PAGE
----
Have you been drawing since childhood?
I couldn’t draw until the 5th standard, not even a doodle! After 7th Standard (about 12/13 y o ), I got interested in drawing on paper (I can’t do it now, because there’s no ctrl z!).
How does illustration fit into Graphic Design?
I actually hated Graphic Design in the beginning — but now I proudly call myself a Graphic Designer!
Illustration helps me create a better composition, colour palette, as well as understand vector illustrations. Let’s say the client wants a certain drawing like a certain head movement or a type of illustration. I know how to draw things because I know perspective, light and shadow, etc. I’ve used illustration in packaging and even children’s books. When you do both, you understand that they both require each other.
What software do you use?
Earlier I used Photoshop. Now I use Illustrator and Photoshop. For editing colours I use Lightroom. For the last 2 years, I’ve been using Procreate, which is easy to draw on because you can just take it anywhere and just draw.
Is your final artwork vector or raster? Because the edges are so clean
Definitely raster! It just takes patience (to make it clean)!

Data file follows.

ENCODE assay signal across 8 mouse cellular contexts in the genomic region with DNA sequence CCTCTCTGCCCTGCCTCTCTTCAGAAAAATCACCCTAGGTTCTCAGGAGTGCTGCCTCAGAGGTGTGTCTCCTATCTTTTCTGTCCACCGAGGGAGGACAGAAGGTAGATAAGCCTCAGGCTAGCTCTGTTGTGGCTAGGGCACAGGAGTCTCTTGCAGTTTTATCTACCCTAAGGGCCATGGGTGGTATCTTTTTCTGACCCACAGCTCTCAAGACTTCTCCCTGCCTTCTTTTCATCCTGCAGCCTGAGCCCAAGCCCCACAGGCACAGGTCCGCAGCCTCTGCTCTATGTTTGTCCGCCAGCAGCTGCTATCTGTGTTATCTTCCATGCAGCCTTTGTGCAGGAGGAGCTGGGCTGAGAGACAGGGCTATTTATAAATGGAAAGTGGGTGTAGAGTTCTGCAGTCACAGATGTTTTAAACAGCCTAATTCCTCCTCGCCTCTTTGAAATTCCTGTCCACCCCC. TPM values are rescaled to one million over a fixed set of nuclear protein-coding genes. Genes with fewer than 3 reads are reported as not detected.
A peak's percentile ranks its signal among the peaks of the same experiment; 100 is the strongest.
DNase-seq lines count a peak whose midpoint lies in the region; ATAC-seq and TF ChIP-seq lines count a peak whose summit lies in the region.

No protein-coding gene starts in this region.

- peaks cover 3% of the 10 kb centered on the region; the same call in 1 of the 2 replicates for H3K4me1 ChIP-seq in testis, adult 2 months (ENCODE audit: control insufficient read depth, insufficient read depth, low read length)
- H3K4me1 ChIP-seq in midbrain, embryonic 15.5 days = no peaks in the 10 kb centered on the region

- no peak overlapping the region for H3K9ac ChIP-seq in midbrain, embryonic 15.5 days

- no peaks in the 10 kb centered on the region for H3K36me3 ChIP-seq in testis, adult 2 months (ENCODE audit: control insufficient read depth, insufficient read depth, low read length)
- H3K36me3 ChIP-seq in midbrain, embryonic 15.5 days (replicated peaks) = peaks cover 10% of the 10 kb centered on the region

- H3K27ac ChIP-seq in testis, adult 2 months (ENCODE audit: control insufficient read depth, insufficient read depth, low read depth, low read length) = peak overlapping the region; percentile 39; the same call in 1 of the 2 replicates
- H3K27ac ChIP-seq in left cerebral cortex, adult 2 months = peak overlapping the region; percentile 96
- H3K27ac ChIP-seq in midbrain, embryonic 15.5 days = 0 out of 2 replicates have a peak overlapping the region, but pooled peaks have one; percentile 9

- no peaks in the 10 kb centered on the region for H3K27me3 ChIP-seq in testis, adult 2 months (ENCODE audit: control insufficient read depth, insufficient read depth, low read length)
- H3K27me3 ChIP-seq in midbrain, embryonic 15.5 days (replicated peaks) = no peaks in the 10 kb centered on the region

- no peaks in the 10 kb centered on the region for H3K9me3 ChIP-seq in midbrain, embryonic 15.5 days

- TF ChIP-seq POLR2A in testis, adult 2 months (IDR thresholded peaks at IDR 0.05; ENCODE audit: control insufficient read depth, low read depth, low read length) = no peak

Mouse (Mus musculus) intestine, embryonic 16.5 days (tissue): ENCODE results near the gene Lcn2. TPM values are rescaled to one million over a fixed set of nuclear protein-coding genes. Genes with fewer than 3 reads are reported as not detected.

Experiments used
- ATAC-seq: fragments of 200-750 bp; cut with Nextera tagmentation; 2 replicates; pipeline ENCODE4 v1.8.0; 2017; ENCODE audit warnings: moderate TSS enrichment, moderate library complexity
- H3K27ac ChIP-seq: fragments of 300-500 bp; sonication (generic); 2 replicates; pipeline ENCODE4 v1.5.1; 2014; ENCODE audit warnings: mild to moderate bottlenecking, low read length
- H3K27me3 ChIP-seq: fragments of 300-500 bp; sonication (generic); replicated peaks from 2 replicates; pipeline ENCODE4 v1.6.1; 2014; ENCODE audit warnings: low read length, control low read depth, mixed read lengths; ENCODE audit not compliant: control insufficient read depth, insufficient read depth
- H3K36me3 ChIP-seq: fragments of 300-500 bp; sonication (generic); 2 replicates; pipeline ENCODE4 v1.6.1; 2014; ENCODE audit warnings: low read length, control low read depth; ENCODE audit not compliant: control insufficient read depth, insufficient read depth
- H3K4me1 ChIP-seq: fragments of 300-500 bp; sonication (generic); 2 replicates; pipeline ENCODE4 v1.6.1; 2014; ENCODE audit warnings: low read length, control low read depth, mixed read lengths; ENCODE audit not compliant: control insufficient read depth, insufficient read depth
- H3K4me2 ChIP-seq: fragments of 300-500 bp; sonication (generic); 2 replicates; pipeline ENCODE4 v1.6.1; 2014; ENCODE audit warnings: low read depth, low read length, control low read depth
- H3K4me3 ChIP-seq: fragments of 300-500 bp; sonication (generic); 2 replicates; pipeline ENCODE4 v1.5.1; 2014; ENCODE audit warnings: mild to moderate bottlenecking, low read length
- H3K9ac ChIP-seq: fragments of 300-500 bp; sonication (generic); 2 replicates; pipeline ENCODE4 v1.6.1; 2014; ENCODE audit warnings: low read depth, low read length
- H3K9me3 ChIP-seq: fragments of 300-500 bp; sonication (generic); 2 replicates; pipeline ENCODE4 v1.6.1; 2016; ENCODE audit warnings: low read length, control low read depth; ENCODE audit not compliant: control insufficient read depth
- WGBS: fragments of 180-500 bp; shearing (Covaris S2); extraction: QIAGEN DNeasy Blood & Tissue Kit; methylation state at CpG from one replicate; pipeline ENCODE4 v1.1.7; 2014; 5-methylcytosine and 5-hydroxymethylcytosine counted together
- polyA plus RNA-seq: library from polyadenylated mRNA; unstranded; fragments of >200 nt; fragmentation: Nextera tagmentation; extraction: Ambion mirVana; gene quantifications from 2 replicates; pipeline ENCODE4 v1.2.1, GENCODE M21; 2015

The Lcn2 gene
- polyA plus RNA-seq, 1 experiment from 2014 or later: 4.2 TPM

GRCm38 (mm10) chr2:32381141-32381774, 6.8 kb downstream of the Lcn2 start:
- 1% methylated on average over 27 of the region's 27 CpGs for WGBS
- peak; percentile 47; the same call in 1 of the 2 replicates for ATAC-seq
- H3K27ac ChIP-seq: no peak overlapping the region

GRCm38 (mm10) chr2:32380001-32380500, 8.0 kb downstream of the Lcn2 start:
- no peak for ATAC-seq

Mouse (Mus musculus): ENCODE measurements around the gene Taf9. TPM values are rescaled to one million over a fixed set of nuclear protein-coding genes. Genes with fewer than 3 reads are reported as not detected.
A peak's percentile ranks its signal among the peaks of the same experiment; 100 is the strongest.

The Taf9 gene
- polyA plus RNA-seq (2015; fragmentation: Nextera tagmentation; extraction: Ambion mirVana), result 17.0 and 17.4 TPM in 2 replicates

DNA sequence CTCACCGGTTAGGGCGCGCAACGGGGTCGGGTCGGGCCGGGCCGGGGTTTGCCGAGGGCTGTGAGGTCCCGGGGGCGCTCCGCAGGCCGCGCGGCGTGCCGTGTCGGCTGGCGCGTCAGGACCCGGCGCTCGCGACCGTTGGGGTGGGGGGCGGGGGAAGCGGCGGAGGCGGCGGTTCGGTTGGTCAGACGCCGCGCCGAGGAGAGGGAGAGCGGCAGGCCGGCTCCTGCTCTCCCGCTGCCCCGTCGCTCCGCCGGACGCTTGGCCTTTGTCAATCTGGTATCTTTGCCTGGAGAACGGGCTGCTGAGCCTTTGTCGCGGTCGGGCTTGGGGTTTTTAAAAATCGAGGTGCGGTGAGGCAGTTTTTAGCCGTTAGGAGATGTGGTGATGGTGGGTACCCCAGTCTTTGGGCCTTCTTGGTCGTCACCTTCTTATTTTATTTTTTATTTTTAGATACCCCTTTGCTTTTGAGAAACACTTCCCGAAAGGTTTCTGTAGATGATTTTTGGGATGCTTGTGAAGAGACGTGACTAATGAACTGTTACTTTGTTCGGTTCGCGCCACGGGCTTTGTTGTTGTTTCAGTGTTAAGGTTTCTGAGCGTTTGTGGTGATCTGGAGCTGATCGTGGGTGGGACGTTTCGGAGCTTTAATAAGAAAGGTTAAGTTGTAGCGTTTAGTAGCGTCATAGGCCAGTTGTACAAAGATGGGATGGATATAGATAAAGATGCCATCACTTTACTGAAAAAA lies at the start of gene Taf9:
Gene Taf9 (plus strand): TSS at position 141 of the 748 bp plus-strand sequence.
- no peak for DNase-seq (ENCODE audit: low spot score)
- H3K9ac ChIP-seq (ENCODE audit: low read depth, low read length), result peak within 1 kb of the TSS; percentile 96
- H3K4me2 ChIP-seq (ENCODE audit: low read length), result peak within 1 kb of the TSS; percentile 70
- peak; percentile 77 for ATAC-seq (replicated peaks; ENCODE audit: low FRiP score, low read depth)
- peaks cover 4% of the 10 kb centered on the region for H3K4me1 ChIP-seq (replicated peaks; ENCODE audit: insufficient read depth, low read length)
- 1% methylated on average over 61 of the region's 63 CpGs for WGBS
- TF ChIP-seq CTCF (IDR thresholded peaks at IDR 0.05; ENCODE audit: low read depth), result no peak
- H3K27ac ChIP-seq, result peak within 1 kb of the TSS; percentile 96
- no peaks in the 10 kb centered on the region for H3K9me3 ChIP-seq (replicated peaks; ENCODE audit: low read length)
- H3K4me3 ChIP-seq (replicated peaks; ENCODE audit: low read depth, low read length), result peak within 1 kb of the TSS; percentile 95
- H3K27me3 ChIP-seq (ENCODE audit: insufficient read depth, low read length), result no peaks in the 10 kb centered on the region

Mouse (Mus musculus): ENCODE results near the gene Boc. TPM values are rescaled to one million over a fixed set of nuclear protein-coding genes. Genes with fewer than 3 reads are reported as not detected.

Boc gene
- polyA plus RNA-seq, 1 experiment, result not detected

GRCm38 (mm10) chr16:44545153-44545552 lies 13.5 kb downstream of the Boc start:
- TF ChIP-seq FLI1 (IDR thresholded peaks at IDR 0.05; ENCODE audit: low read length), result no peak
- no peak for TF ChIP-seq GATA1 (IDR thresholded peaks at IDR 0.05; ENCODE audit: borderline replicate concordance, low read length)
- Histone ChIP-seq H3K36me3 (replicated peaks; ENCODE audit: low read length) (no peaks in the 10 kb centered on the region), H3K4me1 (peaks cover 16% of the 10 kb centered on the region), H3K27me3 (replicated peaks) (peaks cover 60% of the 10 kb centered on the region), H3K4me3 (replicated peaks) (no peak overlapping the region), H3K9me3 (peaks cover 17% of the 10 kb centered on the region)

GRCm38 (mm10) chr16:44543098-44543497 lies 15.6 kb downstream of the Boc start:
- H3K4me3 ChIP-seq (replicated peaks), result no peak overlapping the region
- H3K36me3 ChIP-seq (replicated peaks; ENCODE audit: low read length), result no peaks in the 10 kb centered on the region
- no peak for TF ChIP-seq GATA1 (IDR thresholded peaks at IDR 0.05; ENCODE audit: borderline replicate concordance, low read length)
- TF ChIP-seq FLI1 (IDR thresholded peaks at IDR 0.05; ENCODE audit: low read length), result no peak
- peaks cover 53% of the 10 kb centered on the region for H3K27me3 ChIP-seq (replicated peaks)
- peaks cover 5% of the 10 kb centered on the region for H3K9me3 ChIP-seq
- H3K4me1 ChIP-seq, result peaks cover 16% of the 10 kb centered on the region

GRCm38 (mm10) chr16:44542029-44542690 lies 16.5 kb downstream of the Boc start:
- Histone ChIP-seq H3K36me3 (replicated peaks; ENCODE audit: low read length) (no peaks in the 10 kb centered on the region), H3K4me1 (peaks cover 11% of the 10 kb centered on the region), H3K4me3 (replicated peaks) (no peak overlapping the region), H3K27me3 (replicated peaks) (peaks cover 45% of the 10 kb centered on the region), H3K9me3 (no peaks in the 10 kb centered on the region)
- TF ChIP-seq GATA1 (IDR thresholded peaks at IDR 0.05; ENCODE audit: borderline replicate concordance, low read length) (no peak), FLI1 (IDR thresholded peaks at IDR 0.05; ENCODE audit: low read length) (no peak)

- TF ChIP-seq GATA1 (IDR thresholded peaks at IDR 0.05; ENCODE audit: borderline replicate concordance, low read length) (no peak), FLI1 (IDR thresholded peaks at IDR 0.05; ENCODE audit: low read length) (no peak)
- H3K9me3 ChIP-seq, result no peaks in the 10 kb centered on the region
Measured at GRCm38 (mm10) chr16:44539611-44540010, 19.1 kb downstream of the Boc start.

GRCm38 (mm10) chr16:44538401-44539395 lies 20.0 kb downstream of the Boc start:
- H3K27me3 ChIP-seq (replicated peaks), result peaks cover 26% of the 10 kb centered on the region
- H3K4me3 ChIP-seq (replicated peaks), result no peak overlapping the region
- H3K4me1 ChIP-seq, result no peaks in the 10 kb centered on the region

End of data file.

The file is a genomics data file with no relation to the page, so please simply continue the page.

Do you start with a sketch?
Not exactly. I take ideas from photographs and take ideas from them.
How do you come up with these characters? What inspires them?
Animals, peoples, birds, and cartoons! I especially love when they bring life to inanimate objects, like in Cinderella or the Lady and the Lamp. What if my figures talk — like, what if my pencil turns into a magic wand? I like to visualise it, as silly as it sounds!
I’m also inspired by kids — I love them a lot! It’s what makes me happy at the end of the day. I scroll my Instagram full of baby reels. Their hand gestures, smiles, it’s all so pure. There are so many artworks inspired by them.
Since I’m in animation, I also get inspired by things like the walk of a person, or their talking style. Sometimes I get so excited that I can’t wait to go home and draw!
Talking to people makes you better at storytelling which you can put into illustrations. People love to hear stories because everyone's a kid at heart who loves listening to stories!
Your colours are really saturated and vibrant — how do you decide on our colour palettes?
I always put colours at the end of my artwork. When I’m done with the drawing and layout, I try to feel the vibe instinctually. I explore more photographs because they’re a part of memories.
I keep the colours fresh because it gives a good vibe and people want to see happy stuff on social media right? I want someone to feel excited when they see my post on social media.
You can change the colours at the end in Photoshop, so I keep it in the end.
You use a lot of movie references in your work like the Grand Budapest Hotel, Looks that Kill — how do you let movies influence and inspire your work? Stylistically, how do movies affect your work?